Deep Spending Cuts Needed to Remedy Deficits

Written by  Ann Shibler Wednesday, 09 February 2011 00:00

Currently the funding of government is operating under a stop-gap measure passed during the lame-duck session of the 111th Congress, which is set to expire on March 4. On Tuesday,  January 25, the House under a Republican majority passed a resolution 256-165 -- seventeen Democrats crossed the aisle to vote with the Republicans on this matter -- that instructs the Chairman of the House Budget Committee Paul Ryan (R-Wis.) to set the budget at 2008 spending levels, or lower.

Currently the funding of government is operating under a stop-gap measure passed during the lame-duck session of the 111th Congress, which is set to expire on March 4. On Tuesday,  January 25, the House under a Republican majority passed a resolution 256-165 -- seventeen Democrats crossed the aisle to vote with the Republicans on this matter -- that instructs the Chairman of the House Budget Committee Paul Ryan (R-Wis.) to set the budget at 2008 spending levels, or lower

This prompted House Majority Leader Eric Cantor’s (R-Va.) unusually early announcement that a vote on funding the government for the rest of Fiscal Year 2011 will be on or around February 14.

The Congressional Budget Office’s newest report indicates that America’s debt is far worse than originally projected. Just last fall a reduction of the deficit had been predicted by the CBO which was based on existing laws and an assumption that the Bush-era tax cuts would be allowed to expire. However, the CBO's latest report on the budget and the economy states that: "For 2011 ... the federal budget will show a deficit of close to $1.5 trillion, or 9.8 percent of GDP." See the "Federal Deficit" graph on the left to see just how unprecedented the $1.5 trillion deficits for 2009-11 are.

Several bills have already been introduced that involve large-scale cutting. The mainstream media has lightly focused on a few of them, more for the purposes of discrediting the bill’s authors and their proposals, than anything.  First out of the block but yet to be officially introduced in the House is Michelle Bachmann’s (R-Minn.). Bachmann’s measure would cut $425 billion in FY 2011 and annually thereafter. She would eliminate the Department of Education for an instant $31 billion in savings, repeal the unspent stimulus saving $60 billion, repeal the Food Safety Act, eliminate many subsidies and grants, reduce government travel and vehicle expenditures, and even cut defense spending, something that is viewed by American empire-builders as sacrosanct.

Sen. Rand Paul’s (R-Ky.) S. 162 would cut $500 billion from the deficit in 2011. S. 162 has already been approved by committee and has been placed on a calendar of business, so it can be brought up for a vote whenever Senate party leadership decides to. S. 162 is uniquely specific in that it lists spending cuts by department. For example he suggests cutting $26.5 billion from Health and Human Services, an overall decrease of 26 percent, with a 62 percent reduction in funding for the FDA, a 28 percent reduction for the CDC, 37 percent reduction for the National Institutes of Health, etc. Paul’s measure would eliminate the Department of Energy, and decrease spending for the Department of Education by 83 percent, the Interior Department by 78 percent, the Justice Department by 28 percent, the Transportation Department by 49 percent, and on and on.  It’s a great read.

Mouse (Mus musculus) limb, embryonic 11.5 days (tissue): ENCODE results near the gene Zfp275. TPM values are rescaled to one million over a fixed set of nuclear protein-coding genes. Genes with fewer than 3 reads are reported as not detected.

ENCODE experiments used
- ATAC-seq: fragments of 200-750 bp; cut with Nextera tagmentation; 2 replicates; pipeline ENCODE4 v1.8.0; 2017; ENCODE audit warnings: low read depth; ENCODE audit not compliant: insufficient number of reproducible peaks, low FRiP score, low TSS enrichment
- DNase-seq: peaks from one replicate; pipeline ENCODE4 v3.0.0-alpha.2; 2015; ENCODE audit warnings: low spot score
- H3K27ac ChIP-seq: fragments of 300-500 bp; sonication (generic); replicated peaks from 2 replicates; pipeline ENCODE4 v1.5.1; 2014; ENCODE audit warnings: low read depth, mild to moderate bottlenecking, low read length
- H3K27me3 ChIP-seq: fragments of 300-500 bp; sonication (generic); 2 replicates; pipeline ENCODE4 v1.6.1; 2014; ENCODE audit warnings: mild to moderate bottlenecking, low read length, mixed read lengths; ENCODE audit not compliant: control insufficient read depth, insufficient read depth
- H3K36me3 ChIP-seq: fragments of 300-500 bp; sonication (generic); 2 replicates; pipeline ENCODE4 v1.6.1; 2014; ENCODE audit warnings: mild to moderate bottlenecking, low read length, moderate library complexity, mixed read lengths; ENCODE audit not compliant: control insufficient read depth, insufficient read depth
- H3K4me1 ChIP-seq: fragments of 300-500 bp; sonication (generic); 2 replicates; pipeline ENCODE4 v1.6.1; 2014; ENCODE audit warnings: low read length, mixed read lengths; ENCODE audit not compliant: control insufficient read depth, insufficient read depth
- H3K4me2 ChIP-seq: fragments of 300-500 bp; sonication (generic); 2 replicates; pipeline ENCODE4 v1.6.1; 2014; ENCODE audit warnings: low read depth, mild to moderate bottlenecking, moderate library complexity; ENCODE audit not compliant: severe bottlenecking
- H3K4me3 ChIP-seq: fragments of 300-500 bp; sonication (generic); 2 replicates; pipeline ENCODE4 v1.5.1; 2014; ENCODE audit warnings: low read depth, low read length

The Spending Reduction Act of 2011 introduced by Rep. Jim Jordan (R-Ohio) in the House and Sen. Jim De Miint (R-S.C.) is actually the work of the Republican Study Committee. This piece of legislation has held tightly to reducing spending only by $80 billion for the remainder of FY2011 and $2.29 trillion over the ten years 2012-2121. It too, has some nice features in it; eliminating funding for PBS, National Endowment for the Arts, Amtrak, Community Development Fund, Title X Family Planning, and the UN Intergovernmental Panel on Climate Change. Collecting the unpaid taxes of federal employees along with prohibiting taxpayer funded union activities by federal employees would save $2.2 billion over ten years. 

This situation is unprecedented. Never before has the deficit been so high, and never before has Congress felt so much pressure from the electorate. The outcome of this budget battle will most certainly reveal the strength, or weakness, of the new Congress in fulfilling the voters’ November mandate, and also set the tone for the rest of the legislative year.

Contact your Senators and Representative
and let them know the only acceptable and honorable thing to do for the country is to abandon the practice of conciliatory and token gestures and make deep and permanent cuts in spending. Get them to support only those measures that have large-scale cuts in spending. With current deficits running at the $1.5 trillion level, Congress needs to cut spending by at least many hundreds of billions per year. Otherwise they would only be perpetuating the deficit and debt problems.

 

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